2016 set to be hottest year on record | Environment| All topics from climate change to conservation | DW | 22.12.2016
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2016 set to be hottest year on record

The year 2016 is likely to be the warmest year since records began. According to provisional data, global temperature has already risen by around 1.2 degrees Celsius compared to pre-industrial times.

As climate change denier Donald Trump prepares for inauguration next month, scientists have released new figures to show that global warming isn't letting up.

The year 2016 looks likely to set new temperature records. The two previous years each set new records for highest average global temperature since precise measurements were first taken in 1880. 

According to the US National Oceanic and Atmospheric Administration (NOAA), the planet's temperature above land and sea averaged 14.94 degrees Celsius from January to November - 0.06 degrees warmer than the same period last year.

The World Meteorological Organization (WMO) also predicts 2016 is likely to be the hottest year on record. According to UN estimates, the global temperature in 2016 was 14.88 degrees - 1.2 degrees higher than before the industrial revolution began in the mid-19th century. Data from the WMO put the average global temperature between 1961 and 1990 at 14 degrees.

The British Met Office also projected that 2017 was likely to be the third-warmest year, behind 2016 and 2015.

Arctic ice retreating

Temperatures are rising particularly rapidly in Arctic, resulting dramatic loss of ice sheets. According to NOAA data, average Arctic surface temperature in 2015 was 2.8 degrees above that at the beginning of the 20th century.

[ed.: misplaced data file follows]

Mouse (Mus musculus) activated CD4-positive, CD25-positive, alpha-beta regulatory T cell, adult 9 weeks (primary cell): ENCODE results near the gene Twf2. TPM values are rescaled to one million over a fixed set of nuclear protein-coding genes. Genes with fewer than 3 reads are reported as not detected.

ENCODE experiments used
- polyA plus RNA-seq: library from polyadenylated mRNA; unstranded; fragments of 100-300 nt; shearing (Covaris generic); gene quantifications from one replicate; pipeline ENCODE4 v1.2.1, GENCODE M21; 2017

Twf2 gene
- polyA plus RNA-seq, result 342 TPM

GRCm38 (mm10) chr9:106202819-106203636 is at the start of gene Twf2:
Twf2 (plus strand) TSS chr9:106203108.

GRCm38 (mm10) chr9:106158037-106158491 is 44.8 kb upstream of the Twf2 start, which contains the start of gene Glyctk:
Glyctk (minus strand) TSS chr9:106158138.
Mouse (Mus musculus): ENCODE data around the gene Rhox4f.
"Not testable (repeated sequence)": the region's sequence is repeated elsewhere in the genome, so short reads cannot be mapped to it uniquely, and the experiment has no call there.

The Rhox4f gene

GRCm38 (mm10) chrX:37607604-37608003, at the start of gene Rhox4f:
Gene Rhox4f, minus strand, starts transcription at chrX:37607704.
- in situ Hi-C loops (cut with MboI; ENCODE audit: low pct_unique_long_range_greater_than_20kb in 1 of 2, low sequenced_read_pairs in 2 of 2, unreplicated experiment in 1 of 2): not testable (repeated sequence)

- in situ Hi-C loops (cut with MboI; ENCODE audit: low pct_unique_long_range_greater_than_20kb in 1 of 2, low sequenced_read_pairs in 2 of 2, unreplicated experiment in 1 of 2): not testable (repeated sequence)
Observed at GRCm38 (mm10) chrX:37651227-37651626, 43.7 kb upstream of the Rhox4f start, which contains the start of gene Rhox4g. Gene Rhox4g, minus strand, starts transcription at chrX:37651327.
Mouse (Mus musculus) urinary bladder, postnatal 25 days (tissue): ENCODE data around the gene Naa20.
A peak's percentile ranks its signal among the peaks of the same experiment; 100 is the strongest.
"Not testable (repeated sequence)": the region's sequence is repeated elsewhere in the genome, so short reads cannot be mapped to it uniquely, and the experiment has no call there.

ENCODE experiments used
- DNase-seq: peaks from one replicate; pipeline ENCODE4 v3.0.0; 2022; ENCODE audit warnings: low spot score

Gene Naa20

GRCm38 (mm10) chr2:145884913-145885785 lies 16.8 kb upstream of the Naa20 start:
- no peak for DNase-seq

The US National Snow and Ice Data Center reports that Arctic ice cover in November was at its lowest in the 38 years since satellite measurements have been available. At just 9.08 million square meters, it was nearly 2 million square meters less than the average for mid-November between 1981 and 2010.

Without ice cover to reflect the sun's rays, the sea temperature rises rapidly. "The ocean is going crazy," concluded the NOAA, referring to the Arctic region and heavy storms in the Bering Sea.

Hurricanes, like Matthew, which ravaged Haiti and parts of the southeast of the USA, are also fueled by rising ocean temperatures.

More extreme weather on the way

Also alarming climate scientists is the growing concentration of CO2 in the atmosphere, which contributes to global warming. The pre-industrial CO2 level was 280 parts per million (ppm). According to NOAA, it had risen to nearly 400 ppm in 2015, up by 2.2 ppm on the previous year.

For low-lying countries like Bangladesh, which already suffered catastrophic flooding in 2015, the resulting sea level rise is a major threat.

Bangladesch Hochwasser in Dhaka

Low-lying countries like Bangladesh are already suffering the consequences of rising sea levels

Climate scientists predict that with the current CO2 concentration in the atmosphere, temperatures will rise further in the coming decades. If CO2 emissions continue at this rate, the agreed global warming limit of 1.5 or 2 degrees Celsius is unlikely to be met.

Staying below agreed limits

According to climate research data, global warming of just 1.5 degrees above pre-industrial levels will have dramatic consequences. Weather would continue to become more extreme, coral reefs around the world would be at risk, and the sea level could rise 1.5 meters by the year 2300. 

The Potsdam Institute for Climate Research predicts that a temperature rise of 2 degrees would result in a sea level rise of between 2 and 3 meters by 2300.

The giant Greenland ice sheet could reach a tipping point - for islands and many coastal cities, this would be a disaster.

Beyond 2 degrees, the world would be heading for complete ice loss in the northern hemisphere, with even more dramatic rises in sea level.

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